But the question yet remains for consideration is whether the allegations made in the petition of complaint together with statements made by the complaint and the witness before the Magistrate taken on their face value, do make the offence for which the Magistrate has taken cognizance of? The learned counsel for the respondent in this connection had urged that the accused had a right to put this argument at the time of framing of charges, and therefore, this Court should not interfere with the order of Magistrate taking cognizance, at this stage. This argument, however, does not appeal to us inasmuch as merely because an accused has a right to plead at the time of framing of charges that there is no sufficient material for such framing of charges as provided in Section 245 of the Criminal Procedure Code he is debarred from approaching the court even at an earliest point of time when the Magistrate takes cognizance of the offence and summons the accused to appear to contend that the very issuance of the order of taking cognizance is invalid on the ground that no offence can be said to have been made out on the allegations made in the complaint petition. It has been held in a number of cases that power under Section 482 has to be exercised sparingly and in the interest of justice. But allowing the criminal proceeding to continue even where the allegations in the complaint petition do not make out any offence would be tantamount to an abuse of the process of court, and therefore, there cannot be any dispute that in such case power under Section 482 of the Code can be exercised.
Bearing in mind the parameters laid down by this Court in several decisions for exercise of power under Section 482 of the Code, we have examined the allegations made in the complaint petition and the statement of the complainant and the two other witnesses made on oath before the Magistrate.
We are clearly of the opinion that the necessary ingredients of any of the offence have not been made out so far as the appellants are concerned. The petition of complaint is a vague one and excepting the bald allegation that the shares of the complainant have been transferred on the forged signatures, nothing further has been started and there is not an iota of material to indicate how all or any of these appellants are involved in the so-called allegation of forgery. The statement of the complainant on oath as well as his witnesses do not improve the position in any manner, and therefore, in our considered opinion even if the allegations made in the complaint petition and the statement of complaint and his witnesses are taken on their face value, the offence under Sections 406, 420, 467, 468 and 120-B of the Indian Penal Code cannot be said to have been made out.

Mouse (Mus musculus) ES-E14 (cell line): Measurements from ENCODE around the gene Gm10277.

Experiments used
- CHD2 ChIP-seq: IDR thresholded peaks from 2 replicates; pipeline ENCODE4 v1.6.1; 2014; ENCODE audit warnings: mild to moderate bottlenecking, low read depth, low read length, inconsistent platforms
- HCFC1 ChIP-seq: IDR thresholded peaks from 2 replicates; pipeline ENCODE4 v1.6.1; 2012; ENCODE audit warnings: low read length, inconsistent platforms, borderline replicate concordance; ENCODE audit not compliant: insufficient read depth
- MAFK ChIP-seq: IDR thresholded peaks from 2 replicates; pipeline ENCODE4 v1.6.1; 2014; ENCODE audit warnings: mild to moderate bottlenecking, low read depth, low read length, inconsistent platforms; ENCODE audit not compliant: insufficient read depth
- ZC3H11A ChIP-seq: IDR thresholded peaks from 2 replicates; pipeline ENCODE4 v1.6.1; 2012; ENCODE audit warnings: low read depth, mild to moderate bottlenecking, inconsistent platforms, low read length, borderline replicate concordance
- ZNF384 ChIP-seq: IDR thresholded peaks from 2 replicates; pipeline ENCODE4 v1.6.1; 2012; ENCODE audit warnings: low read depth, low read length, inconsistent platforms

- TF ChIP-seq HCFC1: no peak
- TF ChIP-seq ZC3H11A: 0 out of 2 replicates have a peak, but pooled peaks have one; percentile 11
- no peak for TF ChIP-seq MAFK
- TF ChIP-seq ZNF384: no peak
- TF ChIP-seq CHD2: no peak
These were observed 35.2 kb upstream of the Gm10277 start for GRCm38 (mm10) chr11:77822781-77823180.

This being the position the impugned order of the Magistrate taking cognizance of the offence dated 5.2.1996 so far as it relates the appellants are concerned cannot be sustained and the High Court also committed error in not invoking its power under Section 482 of the Code. In the aforesaid premises, the impugned order of the High Court as well as the order of the Magistrate dated 5.2.96 taking cognizance of the offence as against the appellants stand quashed.
It is true that out of 9 officials of the company who are the accused persons in the criminal case only 7 of them have preferred this special leave petition and R.K. Sharma, Whole Time Director, s well as Capt. G.P.S. Choudhary, Director of the company have not preferred the special leave petition. But in view of our conclusion, allegations in the complaint petition do not make out any offence against any of the officers of the company it would be futile to allow continuance of the criminal proceedings so far as the said two officers of the company are concerned.
In the premises, as aforesaid, we quash not only the cognizance taken by the Magistrate of the offences as against the 7 appellants but also against the said two officers of the company, namely, Shri R.K. Sharma and Capt.
G.P.S. Choudhary. This appeal is accordingly allowed.